Kelowna Chamber of Commerce president Tom Dyas. —Image: Facebook

Kelowna Chamber of Commerce president Tom Dyas. —Image: Facebook

Kelowna chamber doesn’t like new payroll health tax

New tax will help government make up loss of revenue from elimination of MSP premiums

The Kelowna Chamber of Commerce doesn’t like the province’s plan to make up lost revenue from the elimination of Medical Service Plan premiums by imposing a new payroll tax on businesses.

In Tuesday’s budget, Finance Minister Carole James announced MSP premiums will be abolished as of Jan. 1, 2020, one year ahead of the previously announced schedule and a new payroll tax on businesses with payrolls over $500,000 will be introduced.

The NDP government has already cut premiums by 50 per cent and had vowed to get rid of them altogether.

But the Kelowna chamber, in a response to the budget, said it appears businesses will be footing the bill to the tune of almost $2 billion by 2020-21 to cover the full phase-out cost of the MSP premiums British Columbians now must pay.

“This new tax will have a negative effect on growth and investment,” said chamber president Tom Dyas.

The new tax, to be introduced Jan. 1, 2019, will amount to 1.95 per cent of a companies total payroll if the payroll exceeds $1.5 million. Companies with payrolls below $500,000 will be exempt and those in between will face a sliding tax rate scale.

The province estimates by eliminating MSP premiums, an individual in B.C. will save up to $900 per year. Many companies already pay a portion of the monthly MSP premium for their employees.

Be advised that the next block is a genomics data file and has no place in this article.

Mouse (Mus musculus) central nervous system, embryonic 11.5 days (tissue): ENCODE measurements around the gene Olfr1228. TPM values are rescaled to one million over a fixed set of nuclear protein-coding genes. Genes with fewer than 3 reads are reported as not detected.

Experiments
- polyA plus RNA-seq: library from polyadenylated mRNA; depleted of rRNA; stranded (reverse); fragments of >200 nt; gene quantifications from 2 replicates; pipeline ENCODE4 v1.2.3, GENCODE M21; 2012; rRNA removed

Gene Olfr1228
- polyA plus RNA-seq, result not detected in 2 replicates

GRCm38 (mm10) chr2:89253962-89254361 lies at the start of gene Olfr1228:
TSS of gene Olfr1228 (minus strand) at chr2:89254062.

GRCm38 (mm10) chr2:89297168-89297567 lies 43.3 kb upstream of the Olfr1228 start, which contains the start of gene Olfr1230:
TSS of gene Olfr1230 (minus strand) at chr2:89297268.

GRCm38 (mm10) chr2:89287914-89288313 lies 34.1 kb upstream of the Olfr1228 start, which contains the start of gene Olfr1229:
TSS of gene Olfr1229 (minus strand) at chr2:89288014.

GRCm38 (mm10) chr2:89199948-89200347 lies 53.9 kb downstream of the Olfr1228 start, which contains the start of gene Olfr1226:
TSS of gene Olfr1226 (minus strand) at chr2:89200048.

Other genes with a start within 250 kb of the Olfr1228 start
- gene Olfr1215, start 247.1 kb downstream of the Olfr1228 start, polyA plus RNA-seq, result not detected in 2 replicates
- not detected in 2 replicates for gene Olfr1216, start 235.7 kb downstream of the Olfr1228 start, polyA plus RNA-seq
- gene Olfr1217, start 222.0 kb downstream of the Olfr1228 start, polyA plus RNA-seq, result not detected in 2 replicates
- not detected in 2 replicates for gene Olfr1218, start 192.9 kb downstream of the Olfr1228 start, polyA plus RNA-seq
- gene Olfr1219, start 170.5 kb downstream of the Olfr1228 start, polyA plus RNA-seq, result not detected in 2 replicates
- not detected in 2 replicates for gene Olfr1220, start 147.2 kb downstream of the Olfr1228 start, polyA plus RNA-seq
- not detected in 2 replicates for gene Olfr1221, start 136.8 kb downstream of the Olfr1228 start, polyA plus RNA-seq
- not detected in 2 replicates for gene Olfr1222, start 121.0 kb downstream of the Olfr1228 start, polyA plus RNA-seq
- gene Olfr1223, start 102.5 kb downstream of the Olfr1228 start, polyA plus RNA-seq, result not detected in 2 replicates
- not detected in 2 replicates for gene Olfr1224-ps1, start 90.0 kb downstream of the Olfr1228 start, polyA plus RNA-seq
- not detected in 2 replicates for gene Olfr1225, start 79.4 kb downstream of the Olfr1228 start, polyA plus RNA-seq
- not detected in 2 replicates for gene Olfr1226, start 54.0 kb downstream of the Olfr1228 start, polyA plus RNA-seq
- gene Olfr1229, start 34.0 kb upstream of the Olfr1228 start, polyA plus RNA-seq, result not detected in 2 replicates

The chamber estimates the new Employer Health Tax will cost companies with payrolls of $2.5 million $29,250 (at 1.95 per cent), companies with payrolls of $1 million $14,625 (at 1.46 per cent) and companies with payrolls of $750,000 $7,313 (at 0.98 per cent).

“When taken in conjunction with the loss of revenue neutrality (and increase) of the Carbon Tax, and increases to minimum wage and the corporate tax rate, businesses of all sizes are facing the cumulative effect of crippling tax increases that will challenge their ability to invest and grow,” said Dyas.

“Our members like to see balanced budgets, especially with capital investments in infrastructure, education, trade, and housing that support many businesses in the province through direct and indirect job creation. But this budget looks like it’s being balanced on the back of a strong economy and through accumulating tax increases on business.”

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